Sets based on IPs are usually the first to have some of the more interesting parts, or those in new colours. One such part is this Tr. Fl. Green [TLG]/Trans Neon Green [BL] 8x8 bubble dome with two fingers (Element ID 6097601 | Design ID 95198), which is currently exclusive to this set. I've noticed Trans Neon Green making a big comeback, as well as Trans Bright Green, which are ideal for Space-related builds. Other parts in these great colours are two 4L bars (4124054 | 30374), a Hero Factory "weapon barrel" (4651747 | 98585) and a single 1x1 round brick in Trans Neon Green, and a 1x1 round cone in Trans Bright Green (6053084 | 64288).

Wednesday, 28 January 2015

Through the arched window

With the Nuremberg Toy Fair happening this week, we're being treated to loads of dodgy pictures of LEGO® summer sets. I'm enjoying playing "spot the recolour", which is quite challenging given the low lighting and white balance issues that the photographers are facing. (The best pics I've seen to date, via Brick Fan, have been taken by Andres Lehmann for Ukonio.de.) But even more, I'm enjoying playing "spot the new part". I've seen a handful so far, many quite obvious, and they might come to be reviewed here in the fullness of time. But there's one that I found really exciting and was interested to see if you guys think I've got the right end of the stick. It appears in the rather thrilling 41101 Heartlake Grand Hotel.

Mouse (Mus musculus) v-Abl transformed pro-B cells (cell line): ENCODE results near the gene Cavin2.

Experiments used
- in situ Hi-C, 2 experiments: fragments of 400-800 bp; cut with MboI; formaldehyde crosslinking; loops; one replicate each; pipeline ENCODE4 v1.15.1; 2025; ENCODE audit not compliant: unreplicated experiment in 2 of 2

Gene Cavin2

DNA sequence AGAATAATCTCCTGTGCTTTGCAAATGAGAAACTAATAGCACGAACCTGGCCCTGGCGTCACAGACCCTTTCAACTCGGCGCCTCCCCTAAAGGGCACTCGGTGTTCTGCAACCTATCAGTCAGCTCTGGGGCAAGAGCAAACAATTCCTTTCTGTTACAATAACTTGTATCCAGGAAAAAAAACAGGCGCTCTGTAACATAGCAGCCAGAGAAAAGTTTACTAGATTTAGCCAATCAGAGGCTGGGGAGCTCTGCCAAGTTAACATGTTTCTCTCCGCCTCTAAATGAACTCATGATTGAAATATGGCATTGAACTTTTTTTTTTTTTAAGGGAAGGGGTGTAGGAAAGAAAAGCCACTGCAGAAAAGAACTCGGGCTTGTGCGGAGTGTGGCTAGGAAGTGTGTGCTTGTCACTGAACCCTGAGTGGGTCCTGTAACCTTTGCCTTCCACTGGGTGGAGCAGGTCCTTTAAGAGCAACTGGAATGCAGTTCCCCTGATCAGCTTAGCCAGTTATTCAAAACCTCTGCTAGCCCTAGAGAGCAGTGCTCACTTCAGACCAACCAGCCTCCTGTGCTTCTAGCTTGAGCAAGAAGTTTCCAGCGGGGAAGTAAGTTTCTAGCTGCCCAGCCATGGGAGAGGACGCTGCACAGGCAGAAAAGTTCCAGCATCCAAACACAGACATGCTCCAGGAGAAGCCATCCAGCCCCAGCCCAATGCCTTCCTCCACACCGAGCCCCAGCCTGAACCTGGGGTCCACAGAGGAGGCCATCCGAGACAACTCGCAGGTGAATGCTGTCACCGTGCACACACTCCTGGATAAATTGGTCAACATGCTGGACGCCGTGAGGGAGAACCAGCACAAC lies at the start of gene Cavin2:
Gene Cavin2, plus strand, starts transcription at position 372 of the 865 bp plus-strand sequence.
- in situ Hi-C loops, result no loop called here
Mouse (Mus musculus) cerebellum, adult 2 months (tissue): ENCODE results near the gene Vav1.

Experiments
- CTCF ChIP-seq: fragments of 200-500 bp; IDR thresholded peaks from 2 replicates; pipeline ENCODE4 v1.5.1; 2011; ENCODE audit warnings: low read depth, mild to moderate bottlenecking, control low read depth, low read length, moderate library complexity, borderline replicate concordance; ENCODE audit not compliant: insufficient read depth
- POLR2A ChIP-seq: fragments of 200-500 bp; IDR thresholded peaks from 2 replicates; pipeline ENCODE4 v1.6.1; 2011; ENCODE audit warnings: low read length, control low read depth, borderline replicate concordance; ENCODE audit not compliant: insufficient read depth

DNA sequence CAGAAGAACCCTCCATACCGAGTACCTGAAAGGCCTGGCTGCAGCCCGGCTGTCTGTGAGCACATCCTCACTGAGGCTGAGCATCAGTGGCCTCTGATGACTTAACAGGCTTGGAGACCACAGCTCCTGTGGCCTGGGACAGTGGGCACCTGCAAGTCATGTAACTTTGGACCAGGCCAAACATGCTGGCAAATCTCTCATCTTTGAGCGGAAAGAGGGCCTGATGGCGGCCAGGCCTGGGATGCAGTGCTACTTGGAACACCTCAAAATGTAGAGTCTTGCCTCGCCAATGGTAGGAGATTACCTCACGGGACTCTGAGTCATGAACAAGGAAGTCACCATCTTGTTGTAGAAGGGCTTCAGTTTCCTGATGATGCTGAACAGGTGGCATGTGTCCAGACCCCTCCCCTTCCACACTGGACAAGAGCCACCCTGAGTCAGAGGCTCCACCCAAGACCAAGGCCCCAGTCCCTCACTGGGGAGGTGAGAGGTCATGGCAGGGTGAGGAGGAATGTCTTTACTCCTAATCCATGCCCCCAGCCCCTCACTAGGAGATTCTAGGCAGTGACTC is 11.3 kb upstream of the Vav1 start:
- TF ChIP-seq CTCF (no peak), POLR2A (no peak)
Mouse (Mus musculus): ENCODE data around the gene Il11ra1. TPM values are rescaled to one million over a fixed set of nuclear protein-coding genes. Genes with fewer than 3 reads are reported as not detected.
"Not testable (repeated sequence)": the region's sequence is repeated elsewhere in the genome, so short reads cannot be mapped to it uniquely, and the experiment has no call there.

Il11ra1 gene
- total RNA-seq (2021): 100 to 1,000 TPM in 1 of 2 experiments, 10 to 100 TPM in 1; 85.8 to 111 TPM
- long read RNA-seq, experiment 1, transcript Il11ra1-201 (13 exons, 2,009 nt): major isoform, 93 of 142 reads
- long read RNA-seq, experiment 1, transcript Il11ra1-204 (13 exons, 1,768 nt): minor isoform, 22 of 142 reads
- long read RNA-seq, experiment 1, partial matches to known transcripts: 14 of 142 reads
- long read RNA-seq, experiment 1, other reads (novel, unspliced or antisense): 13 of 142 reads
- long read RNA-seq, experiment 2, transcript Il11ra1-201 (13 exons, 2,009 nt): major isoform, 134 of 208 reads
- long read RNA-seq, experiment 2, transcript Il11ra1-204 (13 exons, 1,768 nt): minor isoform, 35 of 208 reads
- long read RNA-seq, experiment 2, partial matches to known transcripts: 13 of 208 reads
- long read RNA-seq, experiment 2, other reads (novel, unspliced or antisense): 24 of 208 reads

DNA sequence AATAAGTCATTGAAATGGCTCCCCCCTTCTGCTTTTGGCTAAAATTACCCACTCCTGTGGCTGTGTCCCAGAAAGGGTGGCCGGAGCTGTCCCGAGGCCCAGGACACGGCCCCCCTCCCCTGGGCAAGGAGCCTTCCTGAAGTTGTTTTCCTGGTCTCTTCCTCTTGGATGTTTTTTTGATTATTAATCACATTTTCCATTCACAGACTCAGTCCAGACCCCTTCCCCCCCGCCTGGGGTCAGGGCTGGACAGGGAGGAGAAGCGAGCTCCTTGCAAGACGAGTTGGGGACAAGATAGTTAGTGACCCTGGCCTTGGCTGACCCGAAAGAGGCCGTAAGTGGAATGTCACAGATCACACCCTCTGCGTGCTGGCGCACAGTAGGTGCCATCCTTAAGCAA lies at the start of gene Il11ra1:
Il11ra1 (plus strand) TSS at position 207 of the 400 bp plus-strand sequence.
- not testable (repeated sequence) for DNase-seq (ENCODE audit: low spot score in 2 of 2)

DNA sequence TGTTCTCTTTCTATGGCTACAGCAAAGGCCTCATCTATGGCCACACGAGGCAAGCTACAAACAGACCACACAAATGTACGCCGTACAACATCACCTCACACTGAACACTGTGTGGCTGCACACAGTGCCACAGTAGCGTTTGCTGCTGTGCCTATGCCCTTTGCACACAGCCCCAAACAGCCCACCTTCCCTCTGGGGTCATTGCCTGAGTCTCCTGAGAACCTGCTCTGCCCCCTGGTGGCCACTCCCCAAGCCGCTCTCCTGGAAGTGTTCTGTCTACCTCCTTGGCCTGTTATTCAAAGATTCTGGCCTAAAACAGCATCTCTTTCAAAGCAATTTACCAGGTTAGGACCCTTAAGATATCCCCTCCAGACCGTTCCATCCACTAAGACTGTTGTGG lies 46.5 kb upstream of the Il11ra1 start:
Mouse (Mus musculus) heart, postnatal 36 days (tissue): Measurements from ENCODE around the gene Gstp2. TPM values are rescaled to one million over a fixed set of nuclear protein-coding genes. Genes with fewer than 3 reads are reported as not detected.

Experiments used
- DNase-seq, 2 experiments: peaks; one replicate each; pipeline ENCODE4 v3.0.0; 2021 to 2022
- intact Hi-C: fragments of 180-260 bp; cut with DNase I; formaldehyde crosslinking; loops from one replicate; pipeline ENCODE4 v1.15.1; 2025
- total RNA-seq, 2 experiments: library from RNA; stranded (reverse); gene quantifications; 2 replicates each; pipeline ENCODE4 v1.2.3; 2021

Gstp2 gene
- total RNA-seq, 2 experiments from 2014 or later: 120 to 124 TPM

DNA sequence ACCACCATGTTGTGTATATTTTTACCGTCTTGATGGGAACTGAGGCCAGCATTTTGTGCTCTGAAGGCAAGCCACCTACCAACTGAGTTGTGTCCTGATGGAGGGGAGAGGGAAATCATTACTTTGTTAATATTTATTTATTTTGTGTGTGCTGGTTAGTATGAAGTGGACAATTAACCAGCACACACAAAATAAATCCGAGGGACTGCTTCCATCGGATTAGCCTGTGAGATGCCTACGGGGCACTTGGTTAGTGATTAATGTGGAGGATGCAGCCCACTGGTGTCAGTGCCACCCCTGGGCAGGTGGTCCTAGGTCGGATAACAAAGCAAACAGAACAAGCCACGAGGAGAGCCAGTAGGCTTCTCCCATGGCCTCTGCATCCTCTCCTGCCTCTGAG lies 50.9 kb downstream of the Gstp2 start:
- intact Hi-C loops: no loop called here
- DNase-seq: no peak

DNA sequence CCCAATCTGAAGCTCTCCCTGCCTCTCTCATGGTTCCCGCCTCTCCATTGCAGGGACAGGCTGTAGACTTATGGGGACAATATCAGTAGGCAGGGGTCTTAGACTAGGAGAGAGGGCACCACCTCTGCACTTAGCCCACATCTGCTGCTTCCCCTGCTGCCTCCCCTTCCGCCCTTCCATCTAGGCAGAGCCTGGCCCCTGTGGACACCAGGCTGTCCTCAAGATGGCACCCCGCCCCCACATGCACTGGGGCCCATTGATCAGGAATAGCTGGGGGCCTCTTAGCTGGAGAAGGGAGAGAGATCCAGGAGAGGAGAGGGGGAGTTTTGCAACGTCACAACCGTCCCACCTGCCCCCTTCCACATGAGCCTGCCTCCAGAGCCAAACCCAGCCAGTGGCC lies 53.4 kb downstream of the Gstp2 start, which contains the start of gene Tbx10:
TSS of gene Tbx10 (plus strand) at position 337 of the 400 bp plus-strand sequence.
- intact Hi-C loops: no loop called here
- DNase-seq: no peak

Wednesday, 21 January 2015

Yes, We Have No Bananas

Fresh from his adventures in Sector Eleven, Exo Suit designer, bestselling author and talented voice actor Pete Reid rejoins us for an exclusive look at a brand new LEGO® DC Superheroes set, 76026 Gorilla Grodd Goes Bananas.

The box art is very exciting. There's all sorts of stuff going on. An invisible aircraft is about to smash into the ground, a fruit truck is being torn apart by a furious gorilla, the Flash is jaywalking really quickly between the legs of the Bat Mech. I can only hope there are no civilians nearby. It's a health and safety nightmare.